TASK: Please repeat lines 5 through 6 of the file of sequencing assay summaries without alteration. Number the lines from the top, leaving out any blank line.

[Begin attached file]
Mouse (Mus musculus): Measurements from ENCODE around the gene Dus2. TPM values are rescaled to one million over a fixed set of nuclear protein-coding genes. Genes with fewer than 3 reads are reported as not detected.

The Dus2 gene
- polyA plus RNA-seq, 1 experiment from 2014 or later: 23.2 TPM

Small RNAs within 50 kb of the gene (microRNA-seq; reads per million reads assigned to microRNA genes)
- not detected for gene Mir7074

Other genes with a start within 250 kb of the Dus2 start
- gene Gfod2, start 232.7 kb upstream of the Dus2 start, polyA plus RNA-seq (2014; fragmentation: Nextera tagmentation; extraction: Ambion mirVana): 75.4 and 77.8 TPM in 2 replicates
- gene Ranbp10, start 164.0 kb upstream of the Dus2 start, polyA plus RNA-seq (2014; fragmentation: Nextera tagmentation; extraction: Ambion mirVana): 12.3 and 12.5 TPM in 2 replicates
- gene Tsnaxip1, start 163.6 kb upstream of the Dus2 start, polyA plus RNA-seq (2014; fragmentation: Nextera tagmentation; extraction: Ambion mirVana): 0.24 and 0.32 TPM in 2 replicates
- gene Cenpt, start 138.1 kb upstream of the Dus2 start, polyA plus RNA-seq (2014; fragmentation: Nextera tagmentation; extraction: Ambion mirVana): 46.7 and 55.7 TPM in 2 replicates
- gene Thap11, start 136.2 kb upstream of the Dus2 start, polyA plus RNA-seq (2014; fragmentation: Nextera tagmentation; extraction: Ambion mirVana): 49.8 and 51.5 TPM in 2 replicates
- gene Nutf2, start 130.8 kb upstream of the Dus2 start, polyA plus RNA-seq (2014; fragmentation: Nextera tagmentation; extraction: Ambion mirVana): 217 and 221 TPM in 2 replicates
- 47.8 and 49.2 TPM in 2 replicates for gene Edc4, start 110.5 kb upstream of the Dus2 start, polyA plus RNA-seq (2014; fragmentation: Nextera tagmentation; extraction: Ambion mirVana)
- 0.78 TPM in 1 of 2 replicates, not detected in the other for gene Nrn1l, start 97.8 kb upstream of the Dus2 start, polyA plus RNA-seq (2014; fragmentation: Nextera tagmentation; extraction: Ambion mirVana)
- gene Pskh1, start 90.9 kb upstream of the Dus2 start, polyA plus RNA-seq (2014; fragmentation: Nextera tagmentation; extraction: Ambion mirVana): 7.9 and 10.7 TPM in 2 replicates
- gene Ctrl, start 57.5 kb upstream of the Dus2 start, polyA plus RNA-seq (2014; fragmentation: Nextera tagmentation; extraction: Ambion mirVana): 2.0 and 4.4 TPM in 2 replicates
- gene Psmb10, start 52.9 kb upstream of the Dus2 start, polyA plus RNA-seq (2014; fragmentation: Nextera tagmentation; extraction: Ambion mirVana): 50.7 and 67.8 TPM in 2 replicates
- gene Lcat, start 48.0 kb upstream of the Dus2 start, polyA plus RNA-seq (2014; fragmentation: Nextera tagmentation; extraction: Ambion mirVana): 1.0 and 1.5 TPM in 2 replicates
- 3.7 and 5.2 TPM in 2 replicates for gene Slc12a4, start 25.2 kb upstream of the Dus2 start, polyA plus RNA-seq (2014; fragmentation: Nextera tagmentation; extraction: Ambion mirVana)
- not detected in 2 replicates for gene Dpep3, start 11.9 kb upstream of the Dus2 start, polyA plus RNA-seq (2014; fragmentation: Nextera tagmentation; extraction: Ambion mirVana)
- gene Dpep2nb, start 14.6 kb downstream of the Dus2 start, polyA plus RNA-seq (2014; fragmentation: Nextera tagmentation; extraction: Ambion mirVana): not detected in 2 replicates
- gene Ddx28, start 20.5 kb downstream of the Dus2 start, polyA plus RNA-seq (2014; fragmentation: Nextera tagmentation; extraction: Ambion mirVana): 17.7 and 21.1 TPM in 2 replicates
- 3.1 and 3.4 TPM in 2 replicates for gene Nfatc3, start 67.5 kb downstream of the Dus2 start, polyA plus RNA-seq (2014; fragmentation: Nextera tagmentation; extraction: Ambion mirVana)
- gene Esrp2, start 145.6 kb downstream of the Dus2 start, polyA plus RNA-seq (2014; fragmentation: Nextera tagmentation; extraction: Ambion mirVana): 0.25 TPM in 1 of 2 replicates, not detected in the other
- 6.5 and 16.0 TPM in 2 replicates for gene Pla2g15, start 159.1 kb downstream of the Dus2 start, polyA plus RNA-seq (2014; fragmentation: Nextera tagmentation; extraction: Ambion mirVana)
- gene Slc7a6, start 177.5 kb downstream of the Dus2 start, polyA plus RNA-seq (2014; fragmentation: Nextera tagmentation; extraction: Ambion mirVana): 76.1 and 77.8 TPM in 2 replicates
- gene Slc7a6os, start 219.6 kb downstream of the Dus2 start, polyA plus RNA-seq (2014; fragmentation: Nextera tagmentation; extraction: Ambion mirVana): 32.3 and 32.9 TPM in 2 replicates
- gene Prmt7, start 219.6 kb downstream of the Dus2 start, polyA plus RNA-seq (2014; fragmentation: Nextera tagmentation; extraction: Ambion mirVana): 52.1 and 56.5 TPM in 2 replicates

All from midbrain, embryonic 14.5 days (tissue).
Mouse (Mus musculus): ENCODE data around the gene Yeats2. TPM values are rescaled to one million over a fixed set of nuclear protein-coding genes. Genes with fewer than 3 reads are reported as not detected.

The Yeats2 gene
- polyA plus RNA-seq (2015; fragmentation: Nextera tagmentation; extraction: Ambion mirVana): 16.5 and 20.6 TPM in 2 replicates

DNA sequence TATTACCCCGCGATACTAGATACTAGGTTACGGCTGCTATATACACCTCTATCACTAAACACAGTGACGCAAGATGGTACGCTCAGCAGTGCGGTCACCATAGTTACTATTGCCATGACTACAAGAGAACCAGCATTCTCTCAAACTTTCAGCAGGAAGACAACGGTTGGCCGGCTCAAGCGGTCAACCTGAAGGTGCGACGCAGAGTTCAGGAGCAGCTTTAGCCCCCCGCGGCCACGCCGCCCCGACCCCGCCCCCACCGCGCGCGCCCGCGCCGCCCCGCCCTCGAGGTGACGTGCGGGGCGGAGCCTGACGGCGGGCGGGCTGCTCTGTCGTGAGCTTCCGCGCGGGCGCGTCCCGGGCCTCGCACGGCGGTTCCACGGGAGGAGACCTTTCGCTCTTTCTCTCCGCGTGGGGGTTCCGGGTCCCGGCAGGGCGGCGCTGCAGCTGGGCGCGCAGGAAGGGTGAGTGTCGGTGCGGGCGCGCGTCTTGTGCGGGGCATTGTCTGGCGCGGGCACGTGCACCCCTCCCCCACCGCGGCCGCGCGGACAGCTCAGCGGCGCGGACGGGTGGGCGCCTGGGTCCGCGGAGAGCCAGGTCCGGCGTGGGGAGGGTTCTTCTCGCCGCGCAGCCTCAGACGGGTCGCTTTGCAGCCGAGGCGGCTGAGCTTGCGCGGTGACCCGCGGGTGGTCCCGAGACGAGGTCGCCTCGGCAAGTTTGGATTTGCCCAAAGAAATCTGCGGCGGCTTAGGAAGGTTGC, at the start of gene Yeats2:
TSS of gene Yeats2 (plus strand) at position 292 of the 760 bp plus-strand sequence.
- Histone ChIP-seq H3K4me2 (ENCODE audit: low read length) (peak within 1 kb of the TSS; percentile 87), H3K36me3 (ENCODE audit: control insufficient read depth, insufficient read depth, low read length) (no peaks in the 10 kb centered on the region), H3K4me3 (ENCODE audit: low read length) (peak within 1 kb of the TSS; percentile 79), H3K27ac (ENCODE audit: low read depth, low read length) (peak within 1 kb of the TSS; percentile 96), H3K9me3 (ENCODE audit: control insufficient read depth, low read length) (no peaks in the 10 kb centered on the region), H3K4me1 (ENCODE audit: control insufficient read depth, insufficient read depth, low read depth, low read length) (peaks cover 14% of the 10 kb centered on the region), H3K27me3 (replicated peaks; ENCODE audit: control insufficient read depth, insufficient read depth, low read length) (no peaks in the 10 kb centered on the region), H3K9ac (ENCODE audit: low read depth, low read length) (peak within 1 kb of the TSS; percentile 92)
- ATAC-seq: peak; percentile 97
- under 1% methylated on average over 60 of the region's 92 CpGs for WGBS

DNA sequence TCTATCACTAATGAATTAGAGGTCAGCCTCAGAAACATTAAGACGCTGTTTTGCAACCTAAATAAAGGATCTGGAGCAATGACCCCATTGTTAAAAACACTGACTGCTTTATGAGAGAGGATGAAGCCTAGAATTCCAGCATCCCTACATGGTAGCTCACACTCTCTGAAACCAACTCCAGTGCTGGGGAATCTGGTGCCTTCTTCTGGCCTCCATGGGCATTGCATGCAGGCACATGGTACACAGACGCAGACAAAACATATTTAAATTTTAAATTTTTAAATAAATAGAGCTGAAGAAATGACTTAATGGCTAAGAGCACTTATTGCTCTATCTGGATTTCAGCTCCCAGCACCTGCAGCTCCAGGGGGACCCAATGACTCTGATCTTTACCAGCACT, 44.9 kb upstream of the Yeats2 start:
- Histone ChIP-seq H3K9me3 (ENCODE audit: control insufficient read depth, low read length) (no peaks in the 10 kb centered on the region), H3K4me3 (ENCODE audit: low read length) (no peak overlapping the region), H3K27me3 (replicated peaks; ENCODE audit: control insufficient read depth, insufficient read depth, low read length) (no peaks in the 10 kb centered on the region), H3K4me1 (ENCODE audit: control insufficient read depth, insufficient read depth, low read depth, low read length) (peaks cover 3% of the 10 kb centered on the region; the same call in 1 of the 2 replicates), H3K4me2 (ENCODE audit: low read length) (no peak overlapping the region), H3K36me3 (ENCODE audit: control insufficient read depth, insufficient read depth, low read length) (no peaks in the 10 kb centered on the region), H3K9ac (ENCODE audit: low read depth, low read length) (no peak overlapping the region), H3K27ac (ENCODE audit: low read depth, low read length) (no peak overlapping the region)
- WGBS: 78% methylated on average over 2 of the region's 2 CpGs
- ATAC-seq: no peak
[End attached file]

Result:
- not detected for gene Mir7074

Other genes with a start within 250 kb of the Dus2 start